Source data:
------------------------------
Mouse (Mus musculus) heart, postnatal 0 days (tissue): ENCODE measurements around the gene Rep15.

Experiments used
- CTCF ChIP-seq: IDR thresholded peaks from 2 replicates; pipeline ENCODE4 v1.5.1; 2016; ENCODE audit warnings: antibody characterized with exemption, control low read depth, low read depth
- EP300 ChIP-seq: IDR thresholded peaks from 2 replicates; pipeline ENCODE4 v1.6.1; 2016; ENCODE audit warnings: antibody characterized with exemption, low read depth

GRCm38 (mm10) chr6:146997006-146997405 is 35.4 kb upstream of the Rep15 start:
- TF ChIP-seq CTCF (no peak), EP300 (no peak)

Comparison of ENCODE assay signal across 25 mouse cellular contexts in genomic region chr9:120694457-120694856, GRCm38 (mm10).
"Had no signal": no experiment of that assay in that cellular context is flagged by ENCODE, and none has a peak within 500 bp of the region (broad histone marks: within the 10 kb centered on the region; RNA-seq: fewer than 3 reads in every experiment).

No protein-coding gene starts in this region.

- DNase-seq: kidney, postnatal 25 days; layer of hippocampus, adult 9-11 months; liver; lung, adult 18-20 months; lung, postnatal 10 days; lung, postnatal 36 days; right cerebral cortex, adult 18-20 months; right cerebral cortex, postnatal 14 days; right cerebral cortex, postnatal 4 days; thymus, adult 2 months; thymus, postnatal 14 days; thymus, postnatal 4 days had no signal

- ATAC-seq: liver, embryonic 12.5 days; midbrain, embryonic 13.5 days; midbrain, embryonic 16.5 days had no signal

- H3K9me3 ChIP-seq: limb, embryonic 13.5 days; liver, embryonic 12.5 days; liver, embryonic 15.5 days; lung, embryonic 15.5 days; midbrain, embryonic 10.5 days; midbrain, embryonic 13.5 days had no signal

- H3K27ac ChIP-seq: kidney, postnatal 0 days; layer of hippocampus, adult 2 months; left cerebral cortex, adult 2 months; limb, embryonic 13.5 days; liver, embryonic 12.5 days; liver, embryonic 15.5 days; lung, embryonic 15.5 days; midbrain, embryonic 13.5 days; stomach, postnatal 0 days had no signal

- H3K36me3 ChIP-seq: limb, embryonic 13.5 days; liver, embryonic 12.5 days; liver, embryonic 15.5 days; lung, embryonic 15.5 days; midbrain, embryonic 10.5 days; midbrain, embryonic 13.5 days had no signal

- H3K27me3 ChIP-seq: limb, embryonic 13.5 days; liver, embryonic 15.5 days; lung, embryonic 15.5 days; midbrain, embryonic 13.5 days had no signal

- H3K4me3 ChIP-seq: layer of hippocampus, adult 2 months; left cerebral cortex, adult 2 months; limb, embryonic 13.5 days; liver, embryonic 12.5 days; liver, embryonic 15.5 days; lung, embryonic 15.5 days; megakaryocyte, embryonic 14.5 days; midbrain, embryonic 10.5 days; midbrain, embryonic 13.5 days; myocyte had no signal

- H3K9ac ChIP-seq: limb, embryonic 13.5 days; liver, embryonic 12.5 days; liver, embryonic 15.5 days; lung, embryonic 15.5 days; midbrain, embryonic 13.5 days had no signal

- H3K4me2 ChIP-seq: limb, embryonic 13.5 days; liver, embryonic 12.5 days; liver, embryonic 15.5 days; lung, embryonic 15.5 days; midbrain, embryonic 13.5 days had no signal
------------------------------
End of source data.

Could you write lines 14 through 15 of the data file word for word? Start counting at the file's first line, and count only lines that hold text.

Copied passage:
- H3K36me3 ChIP-seq: limb, embryonic 13.5 days; liver, embryonic 12.5 days; liver, embryonic 15.5 days; lung, embryonic 15.5 days; midbrain, embryonic 10.5 days; midbrain, embryonic 13.5 days had no signal

- H3K27me3 ChIP-seq: limb, embryonic 13.5 days; liver, embryonic 15.5 days; lung, embryonic 15.5 days; midbrain, embryonic 13.5 days had no signal